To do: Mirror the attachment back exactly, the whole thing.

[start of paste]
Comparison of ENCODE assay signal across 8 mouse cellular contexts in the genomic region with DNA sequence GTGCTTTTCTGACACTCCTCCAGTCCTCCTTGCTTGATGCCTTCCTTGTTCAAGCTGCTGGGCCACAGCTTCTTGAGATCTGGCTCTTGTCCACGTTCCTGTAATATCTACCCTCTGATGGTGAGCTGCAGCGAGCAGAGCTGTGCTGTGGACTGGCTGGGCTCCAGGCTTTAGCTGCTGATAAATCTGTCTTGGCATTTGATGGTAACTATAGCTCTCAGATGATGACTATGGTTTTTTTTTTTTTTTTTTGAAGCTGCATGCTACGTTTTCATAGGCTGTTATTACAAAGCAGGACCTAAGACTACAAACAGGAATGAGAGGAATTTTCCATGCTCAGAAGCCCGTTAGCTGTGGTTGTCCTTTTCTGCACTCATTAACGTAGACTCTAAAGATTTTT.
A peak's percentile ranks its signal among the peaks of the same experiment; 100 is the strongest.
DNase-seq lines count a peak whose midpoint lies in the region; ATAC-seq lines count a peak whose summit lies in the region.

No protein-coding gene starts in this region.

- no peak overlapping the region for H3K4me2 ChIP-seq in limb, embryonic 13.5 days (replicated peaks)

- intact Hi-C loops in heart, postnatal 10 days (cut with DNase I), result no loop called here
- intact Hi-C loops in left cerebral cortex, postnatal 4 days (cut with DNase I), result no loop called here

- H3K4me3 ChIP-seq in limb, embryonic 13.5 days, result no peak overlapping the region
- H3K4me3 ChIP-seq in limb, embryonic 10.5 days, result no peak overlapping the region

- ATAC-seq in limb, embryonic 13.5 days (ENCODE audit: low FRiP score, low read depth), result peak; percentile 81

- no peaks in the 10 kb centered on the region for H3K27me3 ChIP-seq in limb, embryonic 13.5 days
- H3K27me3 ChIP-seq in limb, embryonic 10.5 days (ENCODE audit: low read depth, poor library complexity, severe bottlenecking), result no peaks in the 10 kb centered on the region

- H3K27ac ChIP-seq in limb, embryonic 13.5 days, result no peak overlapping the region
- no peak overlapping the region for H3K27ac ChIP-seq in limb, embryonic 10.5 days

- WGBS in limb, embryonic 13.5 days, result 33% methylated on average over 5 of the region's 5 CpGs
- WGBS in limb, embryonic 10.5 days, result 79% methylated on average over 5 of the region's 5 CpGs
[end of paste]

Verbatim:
Comparison of ENCODE assay signal across 8 mouse cellular contexts in the genomic region with DNA sequence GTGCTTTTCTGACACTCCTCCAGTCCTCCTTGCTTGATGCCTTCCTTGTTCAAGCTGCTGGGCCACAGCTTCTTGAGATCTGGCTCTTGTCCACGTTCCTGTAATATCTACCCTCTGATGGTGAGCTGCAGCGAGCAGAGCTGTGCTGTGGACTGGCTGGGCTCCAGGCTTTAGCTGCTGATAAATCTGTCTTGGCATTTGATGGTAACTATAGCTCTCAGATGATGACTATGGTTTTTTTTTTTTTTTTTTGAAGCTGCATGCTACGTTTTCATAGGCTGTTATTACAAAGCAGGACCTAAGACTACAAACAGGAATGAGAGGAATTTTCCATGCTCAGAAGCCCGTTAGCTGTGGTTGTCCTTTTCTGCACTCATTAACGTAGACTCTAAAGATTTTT.
A peak's percentile ranks its signal among the peaks of the same experiment; 100 is the strongest.
DNase-seq lines count a peak whose midpoint lies in the region; ATAC-seq lines count a peak whose summit lies in the region.

No protein-coding gene starts in this region.

- no peak overlapping the region for H3K4me2 ChIP-seq in limb, embryonic 13.5 days (replicated peaks)

- intact Hi-C loops in heart, postnatal 10 days (cut with DNase I), result no loop called here
- intact Hi-C loops in left cerebral cortex, postnatal 4 days (cut with DNase I), result no loop called here

- H3K4me3 ChIP-seq in limb, embryonic 13.5 days, result no peak overlapping the region
- H3K4me3 ChIP-seq in limb, embryonic 10.5 days, result no peak overlapping the region

- ATAC-seq in limb, embryonic 13.5 days (ENCODE audit: low FRiP score, low read depth), result peak; percentile 81

- no peaks in the 10 kb centered on the region for H3K27me3 ChIP-seq in limb, embryonic 13.5 days
- H3K27me3 ChIP-seq in limb, embryonic 10.5 days (ENCODE audit: low read depth, poor library complexity, severe bottlenecking), result no peaks in the 10 kb centered on the region

- H3K27ac ChIP-seq in limb, embryonic 13.5 days, result no peak overlapping the region
- no peak overlapping the region for H3K27ac ChIP-seq in limb, embryonic 10.5 days

- WGBS in limb, embryonic 13.5 days, result 33% methylated on average over 5 of the region's 5 CpGs
- WGBS in limb, embryonic 10.5 days, result 79% methylated on average over 5 of the region's 5 CpGs